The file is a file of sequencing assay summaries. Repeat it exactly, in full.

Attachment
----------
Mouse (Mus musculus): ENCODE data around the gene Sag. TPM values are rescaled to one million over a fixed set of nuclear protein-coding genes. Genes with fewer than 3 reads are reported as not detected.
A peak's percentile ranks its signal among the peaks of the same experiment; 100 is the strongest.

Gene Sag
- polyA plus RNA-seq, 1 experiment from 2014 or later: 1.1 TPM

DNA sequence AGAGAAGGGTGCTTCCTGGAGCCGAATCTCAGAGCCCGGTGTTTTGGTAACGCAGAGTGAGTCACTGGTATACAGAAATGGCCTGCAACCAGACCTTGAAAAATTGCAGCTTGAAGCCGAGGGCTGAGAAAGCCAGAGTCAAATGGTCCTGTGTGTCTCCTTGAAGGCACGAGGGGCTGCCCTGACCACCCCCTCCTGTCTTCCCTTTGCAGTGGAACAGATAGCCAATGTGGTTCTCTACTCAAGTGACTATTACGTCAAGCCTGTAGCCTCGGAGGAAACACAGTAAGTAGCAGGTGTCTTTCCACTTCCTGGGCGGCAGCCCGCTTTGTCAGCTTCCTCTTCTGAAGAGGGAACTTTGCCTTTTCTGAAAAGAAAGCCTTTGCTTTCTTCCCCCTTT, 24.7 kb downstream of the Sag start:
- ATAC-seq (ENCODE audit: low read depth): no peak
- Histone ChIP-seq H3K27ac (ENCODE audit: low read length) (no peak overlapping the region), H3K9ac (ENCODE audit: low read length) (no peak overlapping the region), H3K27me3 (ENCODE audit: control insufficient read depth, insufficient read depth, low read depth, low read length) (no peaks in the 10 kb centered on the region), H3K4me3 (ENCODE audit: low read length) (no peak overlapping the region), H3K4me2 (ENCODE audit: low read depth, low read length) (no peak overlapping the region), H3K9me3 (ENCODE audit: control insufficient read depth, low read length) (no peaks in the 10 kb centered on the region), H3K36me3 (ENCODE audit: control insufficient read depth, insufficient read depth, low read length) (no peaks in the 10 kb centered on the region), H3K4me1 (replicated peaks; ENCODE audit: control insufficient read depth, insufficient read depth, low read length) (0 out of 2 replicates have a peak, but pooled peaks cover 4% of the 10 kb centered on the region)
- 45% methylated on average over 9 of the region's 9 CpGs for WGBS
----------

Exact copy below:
Mouse (Mus musculus): ENCODE data around the gene Sag. TPM values are rescaled to one million over a fixed set of nuclear protein-coding genes. Genes with fewer than 3 reads are reported as not detected.
A peak's percentile ranks its signal among the peaks of the same experiment; 100 is the strongest.

Gene Sag
- polyA plus RNA-seq, 1 experiment from 2014 or later: 1.1 TPM

DNA sequence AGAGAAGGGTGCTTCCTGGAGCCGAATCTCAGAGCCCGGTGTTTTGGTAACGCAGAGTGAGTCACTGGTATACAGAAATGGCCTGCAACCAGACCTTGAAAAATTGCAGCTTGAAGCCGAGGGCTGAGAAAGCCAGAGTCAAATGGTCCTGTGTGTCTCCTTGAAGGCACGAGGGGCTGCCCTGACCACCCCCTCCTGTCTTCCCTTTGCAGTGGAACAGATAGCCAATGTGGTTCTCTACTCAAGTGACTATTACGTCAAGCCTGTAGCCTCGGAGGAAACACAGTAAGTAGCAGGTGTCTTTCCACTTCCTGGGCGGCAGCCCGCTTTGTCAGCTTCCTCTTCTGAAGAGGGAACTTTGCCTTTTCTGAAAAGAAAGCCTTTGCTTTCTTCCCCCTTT, 24.7 kb downstream of the Sag start:
- ATAC-seq (ENCODE audit: low read depth): no peak
- Histone ChIP-seq H3K27ac (ENCODE audit: low read length) (no peak overlapping the region), H3K9ac (ENCODE audit: low read length) (no peak overlapping the region), H3K27me3 (ENCODE audit: control insufficient read depth, insufficient read depth, low read depth, low read length) (no peaks in the 10 kb centered on the region), H3K4me3 (ENCODE audit: low read length) (no peak overlapping the region), H3K4me2 (ENCODE audit: low read depth, low read length) (no peak overlapping the region), H3K9me3 (ENCODE audit: control insufficient read depth, low read length) (no peaks in the 10 kb centered on the region), H3K36me3 (ENCODE audit: control insufficient read depth, insufficient read depth, low read length) (no peaks in the 10 kb centered on the region), H3K4me1 (replicated peaks; ENCODE audit: control insufficient read depth, insufficient read depth, low read length) (0 out of 2 replicates have a peak, but pooled peaks cover 4% of the 10 kb centered on the region)
- 45% methylated on average over 9 of the region's 9 CpGs for WGBS